The scoping review was conducted through a Google search, with the search string revised after an initial scoping round to ensure websites with relevant information were captured. It was organized with two search components for mapping initiatives: (1) “what” (blockchain technology), and (2) “where” (waste management sector). The string was: (“blockchain technology” OR “blockchain”) AND (“waste” OR “recycling” OR “recycle”). Search results considered for inclusion were either of the websites of the initiative themselves, in which case they were then screened to ensure they met the inclusion criteria (see below), or of articles and reports on such initiatives, in which case the homepage of the initiative was found where possible. Where no homepage was found and the initiative was only reported on by third-party sources, the information provided by these were used to check whether the initiative met the inclusion criteria. The data sources for initiatives are set out in Table A1 in Appendix A. The search was undertaken in 2018 and repeated in 2021 to verify details and include recent initiatives.
Each initiative had to meet the following inclusion criteria:
  • Eligible technology: only initiatives using blockchain technology were included; and
  • Eligible sector: only initiatives within the waste management sector were included.
The latter inclusion criterion was not limited to plastics, as (1) the scoping exercise identified very few plastic waste projects, and (2) wider lessons learnt from other waste management projects are believed by authors to be useful to plastic waste management.
Table A2 in Appendix A provides a list of the excluded initiatives with reasons for their exclusion.
For each of the 21 initiatives identified, the following information was identified: the year the initiative was initiated; the stage it is at (pilot; development; operational; discontinued); type of waste; geographic focus; and an understanding of the initiative to facilitate categorization of the initiative.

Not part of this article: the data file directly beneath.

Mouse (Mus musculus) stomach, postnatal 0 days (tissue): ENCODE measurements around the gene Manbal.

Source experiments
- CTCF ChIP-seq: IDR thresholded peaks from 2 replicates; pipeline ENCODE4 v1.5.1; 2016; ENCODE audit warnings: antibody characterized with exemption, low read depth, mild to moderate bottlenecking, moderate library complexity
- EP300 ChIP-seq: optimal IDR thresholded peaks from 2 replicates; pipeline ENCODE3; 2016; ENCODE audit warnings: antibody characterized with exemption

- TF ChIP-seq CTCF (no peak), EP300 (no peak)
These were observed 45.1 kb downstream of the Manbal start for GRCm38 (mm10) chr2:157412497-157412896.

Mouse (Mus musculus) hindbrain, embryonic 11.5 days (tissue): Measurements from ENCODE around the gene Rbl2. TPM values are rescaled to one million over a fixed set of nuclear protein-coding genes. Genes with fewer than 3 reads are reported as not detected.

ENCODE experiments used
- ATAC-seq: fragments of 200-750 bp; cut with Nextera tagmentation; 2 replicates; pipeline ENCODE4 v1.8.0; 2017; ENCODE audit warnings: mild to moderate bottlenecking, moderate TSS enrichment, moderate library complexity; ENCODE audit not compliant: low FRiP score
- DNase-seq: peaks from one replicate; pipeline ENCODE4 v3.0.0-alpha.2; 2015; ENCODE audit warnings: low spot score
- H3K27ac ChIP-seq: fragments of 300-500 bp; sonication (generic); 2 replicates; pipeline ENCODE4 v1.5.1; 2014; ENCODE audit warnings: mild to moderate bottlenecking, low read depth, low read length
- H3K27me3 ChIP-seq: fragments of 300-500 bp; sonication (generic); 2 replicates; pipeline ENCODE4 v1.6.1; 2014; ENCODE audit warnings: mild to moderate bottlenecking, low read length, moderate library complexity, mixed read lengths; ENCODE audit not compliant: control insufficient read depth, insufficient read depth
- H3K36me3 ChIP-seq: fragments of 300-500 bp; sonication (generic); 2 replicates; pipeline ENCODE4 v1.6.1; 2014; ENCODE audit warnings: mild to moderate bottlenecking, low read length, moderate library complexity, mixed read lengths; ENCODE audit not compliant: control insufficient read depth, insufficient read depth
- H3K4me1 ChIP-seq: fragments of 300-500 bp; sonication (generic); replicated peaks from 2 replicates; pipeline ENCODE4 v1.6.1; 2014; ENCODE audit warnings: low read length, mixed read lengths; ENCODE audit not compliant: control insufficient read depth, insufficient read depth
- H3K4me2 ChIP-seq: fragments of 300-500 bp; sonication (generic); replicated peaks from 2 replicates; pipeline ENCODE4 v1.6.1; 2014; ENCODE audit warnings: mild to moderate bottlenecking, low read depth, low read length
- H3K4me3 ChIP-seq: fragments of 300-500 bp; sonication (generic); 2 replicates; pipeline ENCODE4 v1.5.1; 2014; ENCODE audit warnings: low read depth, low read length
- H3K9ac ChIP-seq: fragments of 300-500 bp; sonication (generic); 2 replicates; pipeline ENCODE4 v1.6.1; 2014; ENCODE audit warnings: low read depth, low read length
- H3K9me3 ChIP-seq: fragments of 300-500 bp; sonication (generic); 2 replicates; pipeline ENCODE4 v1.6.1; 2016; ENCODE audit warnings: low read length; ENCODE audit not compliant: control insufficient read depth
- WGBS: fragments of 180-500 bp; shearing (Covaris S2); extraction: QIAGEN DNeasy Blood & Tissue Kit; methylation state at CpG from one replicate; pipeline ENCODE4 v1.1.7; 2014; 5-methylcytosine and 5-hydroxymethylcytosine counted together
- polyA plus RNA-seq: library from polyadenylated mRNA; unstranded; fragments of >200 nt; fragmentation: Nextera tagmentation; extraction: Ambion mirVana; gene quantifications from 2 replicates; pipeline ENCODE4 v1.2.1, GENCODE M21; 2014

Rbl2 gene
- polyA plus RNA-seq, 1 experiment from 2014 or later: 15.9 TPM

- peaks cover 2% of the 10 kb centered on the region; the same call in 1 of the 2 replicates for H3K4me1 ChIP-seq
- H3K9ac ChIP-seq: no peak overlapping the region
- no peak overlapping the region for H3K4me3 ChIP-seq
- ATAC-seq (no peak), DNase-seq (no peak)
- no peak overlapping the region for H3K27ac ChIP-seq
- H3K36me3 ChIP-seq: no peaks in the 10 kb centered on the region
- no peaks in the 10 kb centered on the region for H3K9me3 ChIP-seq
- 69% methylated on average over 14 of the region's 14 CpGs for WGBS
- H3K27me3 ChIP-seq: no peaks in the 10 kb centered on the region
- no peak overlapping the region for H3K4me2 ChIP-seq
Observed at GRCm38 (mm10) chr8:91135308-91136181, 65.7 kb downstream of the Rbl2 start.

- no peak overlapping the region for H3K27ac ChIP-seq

Limitations of the search include that the search was only performed in English and that there are likely relevant initiatives that are not yet publicized, or for other reasons less likely to be returned in the search results. This paper therefore likely does not provide an exhaustive overview of all blockchain technology-based initiatives for waste management.

2.2. Interviews

Following the scoping reviews, interviews were conducted in 2019 for triangulation and validation of data collected through the scoping review. Interviews were semi-structured and virtual. As a consequence of limited participant availability, five interviews were conducted. Interviewees were individuals with first-hand knowledge of initiatives mapped in the scoping review—either the founders with technical expertise or another technical expert. Open-ended interview questions included questions on the history of initiatives, the rationale for using blockchain technology, challenges of using blockchain technology, and insights into perceived regulatory and governance opportunities and challenges. The interview guide is included in Table A3 and an overview of the interview participants is included in Table A4, both in Appendix B. This research received ethical approval from Coventry University (project P85816).